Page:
Theater In Conversation
BRYN HERDRICH with Jeesun Choi
Pivoting mid-pandemic, two artists create a digital companion piece for their theatrical work where money is the unlikely protagonist.
In the summer of 2019, I was looking for a collaborator to work with on a performance idea that I had about money, wealth, the early 2000s economic boom in Southeast Asia, and coming into adulthood in the 2008 Great Recession. I wanted someone who shared my migrant background and had no qualms about tackling the topic of money. Fortunately, I didn’t have to look far to find Bryn Herdrich—director, thinker, theatrical luminary—who also had experienced financial and cultural instability as an expat/migrant worker.
With the support of Soho Rep. Writer/Director Lab, Bryn and I were underway when the pandemic hit and all our lofty ideas about an in-person devising process quickly became unfeasible. We were searching for a digital way to both escape and expand this project entitled BUST. That’s when Penny Thoughts came along.
Jeesun Choi (Rail): Penny Thoughts (@penny_thoughts_2020) launched on Instagram in September 2020. How did the idea come about?
Bryn Herdrich: So I think first, it actually was a joke. We were contemplating what a digital presentation of BUST might look like at Soho Rep., and we were thinking, what if we asked people for stories and gave them a penny in return? Like a penny for their thoughts. I think it was maybe my bad joke. It sort of went away. We were feeling a little frustrated by the limitations of Zoom and the lack of a direct connection to the audience. Both of us were very invested in having the audience as a real partner in generating narrative. That’s what brought us back to the idea.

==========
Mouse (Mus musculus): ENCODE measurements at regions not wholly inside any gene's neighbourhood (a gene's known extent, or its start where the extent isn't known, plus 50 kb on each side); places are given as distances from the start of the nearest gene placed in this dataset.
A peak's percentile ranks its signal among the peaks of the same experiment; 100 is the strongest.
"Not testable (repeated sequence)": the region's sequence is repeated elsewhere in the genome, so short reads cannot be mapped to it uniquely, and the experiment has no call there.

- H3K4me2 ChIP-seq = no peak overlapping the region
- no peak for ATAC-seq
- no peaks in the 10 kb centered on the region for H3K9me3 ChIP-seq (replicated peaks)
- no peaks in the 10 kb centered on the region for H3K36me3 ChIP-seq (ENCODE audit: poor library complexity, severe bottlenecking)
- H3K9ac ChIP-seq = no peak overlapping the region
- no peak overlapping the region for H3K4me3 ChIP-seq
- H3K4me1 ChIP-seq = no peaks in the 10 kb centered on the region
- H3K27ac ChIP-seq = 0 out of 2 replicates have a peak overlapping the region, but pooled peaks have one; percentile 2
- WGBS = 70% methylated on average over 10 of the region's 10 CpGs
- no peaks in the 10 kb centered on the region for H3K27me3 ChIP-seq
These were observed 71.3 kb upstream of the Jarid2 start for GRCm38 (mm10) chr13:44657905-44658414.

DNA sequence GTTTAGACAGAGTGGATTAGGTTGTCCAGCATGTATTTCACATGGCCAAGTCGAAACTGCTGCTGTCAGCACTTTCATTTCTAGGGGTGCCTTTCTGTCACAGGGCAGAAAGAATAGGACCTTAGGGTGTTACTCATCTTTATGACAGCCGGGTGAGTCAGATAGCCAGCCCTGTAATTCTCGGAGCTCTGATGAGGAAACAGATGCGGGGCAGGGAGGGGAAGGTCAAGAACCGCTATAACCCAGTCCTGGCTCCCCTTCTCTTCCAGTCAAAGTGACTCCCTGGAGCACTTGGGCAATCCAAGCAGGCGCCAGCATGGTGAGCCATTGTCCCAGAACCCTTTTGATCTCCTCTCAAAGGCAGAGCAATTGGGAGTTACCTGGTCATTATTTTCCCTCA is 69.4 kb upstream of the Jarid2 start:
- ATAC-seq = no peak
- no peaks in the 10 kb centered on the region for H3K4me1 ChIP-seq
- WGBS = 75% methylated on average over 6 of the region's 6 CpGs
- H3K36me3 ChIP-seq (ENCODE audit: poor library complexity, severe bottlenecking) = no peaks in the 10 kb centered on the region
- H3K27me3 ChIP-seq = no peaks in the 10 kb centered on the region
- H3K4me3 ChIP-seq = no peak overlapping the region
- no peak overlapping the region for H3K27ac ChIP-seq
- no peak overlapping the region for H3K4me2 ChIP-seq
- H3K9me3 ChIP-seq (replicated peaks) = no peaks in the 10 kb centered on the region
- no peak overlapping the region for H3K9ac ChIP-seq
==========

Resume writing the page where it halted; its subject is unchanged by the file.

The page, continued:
Rail: With BUST we were heavily dealing with money as a topic and it was triggering a lot of strong reactions. People were getting very frustrated and angry; there was a lot of baggage that came with money. And we're like, how can we tone this down?
Herdrich: Penny Thoughts was an attempt to give the audience agency over the narrative. We wanted to invite people into a conversation about money in a way that was deeply emotional and personal. And not didactic.
Rail: What made us really excited about Penny Thoughts was how tangible it was. We painted a penny for each of the memories and mailed it to the person in exchange. You could touch the penny, design it, paint on it, and it felt very not intellectual. It wasn’t a metaphor, it was the real thing! I still get messages from people who are like, I still have it, it's sitting up on my bookshelf.
Herdrich: It was so unique to have the opportunity to create something specifically for each contributor as a gesture of gratitude.
Rail: And I think the telescoping, taking a memory that is so huge, and making something so real and so small was delightful, and I think we needed that delight.
Herdrich: What was our process for collecting the memories?
Rail: We used a very uninspiring Google Form. Functional and practical. No bells and whistles. Within it, I think magic happened.
Herdrich: Yeah. The more pennies we posted on Instagram, the more people were willing to contribute their own narratives.
Rail: With those memories, we created a short film. And collaborated with composer and music extraordinaire, Catherine Brookman.
Herdrich: Yeah. For the film, we picked a few small businesses in Brooklyn and filmed them for a day, starting at sunrise and doing a time lapses all the way to sunset. The idea was, if these memories were about people's whole lifetimes, then the video was following financial transactions over the span of a day. We wanted to capture the rhythm of city life.
Rail: Yeah, and the song was a big part of the video. To create the song, we pulled out the memories, snipped them, and rearranged them into lyrics. It was amazing how we could pluck a sentiment or an emotion out of a memory, and when it came together all the other memories, they created new meaning.